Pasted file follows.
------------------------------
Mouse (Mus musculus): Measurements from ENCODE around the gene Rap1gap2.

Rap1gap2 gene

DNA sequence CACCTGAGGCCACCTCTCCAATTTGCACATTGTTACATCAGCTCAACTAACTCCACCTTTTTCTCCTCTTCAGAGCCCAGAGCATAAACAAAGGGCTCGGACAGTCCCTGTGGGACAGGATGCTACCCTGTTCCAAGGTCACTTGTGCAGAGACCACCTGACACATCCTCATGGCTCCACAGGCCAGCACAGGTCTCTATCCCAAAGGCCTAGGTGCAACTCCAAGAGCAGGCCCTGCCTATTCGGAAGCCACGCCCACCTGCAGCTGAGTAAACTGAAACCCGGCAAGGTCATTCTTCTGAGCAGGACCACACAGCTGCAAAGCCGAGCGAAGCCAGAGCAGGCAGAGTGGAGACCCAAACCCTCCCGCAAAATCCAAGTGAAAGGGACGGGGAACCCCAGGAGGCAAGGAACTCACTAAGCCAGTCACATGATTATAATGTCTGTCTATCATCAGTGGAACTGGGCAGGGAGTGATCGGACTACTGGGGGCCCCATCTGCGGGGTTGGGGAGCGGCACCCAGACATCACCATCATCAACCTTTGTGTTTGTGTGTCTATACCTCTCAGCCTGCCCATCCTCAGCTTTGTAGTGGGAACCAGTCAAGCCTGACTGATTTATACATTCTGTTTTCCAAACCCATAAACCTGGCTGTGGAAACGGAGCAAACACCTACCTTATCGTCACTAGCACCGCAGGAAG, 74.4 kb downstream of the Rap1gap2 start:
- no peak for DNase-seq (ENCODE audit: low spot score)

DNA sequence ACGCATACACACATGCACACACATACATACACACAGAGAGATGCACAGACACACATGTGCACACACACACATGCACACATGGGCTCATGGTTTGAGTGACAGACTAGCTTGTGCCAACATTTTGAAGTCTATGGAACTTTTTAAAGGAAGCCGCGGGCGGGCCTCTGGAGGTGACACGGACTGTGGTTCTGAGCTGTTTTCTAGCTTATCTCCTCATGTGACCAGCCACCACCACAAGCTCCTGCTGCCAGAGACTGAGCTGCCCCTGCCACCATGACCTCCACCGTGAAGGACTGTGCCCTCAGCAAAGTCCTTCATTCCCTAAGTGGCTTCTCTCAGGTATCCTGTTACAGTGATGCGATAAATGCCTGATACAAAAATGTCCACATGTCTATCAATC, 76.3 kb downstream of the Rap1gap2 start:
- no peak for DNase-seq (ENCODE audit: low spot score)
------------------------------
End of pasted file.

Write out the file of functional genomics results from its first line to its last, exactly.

Mouse (Mus musculus): Measurements from ENCODE around the gene Rap1gap2.

Rap1gap2 gene

DNA sequence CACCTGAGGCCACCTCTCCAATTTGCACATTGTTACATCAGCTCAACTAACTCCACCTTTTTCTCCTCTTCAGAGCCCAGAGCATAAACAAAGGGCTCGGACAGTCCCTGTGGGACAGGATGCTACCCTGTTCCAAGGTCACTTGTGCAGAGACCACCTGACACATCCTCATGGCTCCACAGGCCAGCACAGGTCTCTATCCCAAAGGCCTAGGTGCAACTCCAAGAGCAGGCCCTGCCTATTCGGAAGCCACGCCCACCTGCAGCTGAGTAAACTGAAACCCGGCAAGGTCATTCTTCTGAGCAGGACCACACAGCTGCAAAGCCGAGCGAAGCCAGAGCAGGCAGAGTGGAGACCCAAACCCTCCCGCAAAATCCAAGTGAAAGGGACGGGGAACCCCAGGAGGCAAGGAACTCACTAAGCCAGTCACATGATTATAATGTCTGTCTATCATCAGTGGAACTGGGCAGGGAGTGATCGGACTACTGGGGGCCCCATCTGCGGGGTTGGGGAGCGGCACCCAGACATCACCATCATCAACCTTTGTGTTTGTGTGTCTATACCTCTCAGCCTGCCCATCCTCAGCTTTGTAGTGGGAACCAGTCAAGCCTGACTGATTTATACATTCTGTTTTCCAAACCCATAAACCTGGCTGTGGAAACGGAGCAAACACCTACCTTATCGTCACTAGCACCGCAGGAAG, 74.4 kb downstream of the Rap1gap2 start:
- no peak for DNase-seq (ENCODE audit: low spot score)

DNA sequence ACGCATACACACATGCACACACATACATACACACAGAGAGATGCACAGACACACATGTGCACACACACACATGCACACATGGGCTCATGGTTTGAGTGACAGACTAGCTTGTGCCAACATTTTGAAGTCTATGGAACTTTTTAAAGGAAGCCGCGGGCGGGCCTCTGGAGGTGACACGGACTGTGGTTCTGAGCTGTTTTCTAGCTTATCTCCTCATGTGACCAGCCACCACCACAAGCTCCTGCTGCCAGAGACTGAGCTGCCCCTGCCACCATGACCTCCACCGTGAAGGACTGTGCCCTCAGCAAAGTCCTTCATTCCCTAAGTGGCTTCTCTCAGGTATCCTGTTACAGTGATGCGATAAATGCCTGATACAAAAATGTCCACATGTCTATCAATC, 76.3 kb downstream of the Rap1gap2 start:
- no peak for DNase-seq (ENCODE audit: low spot score)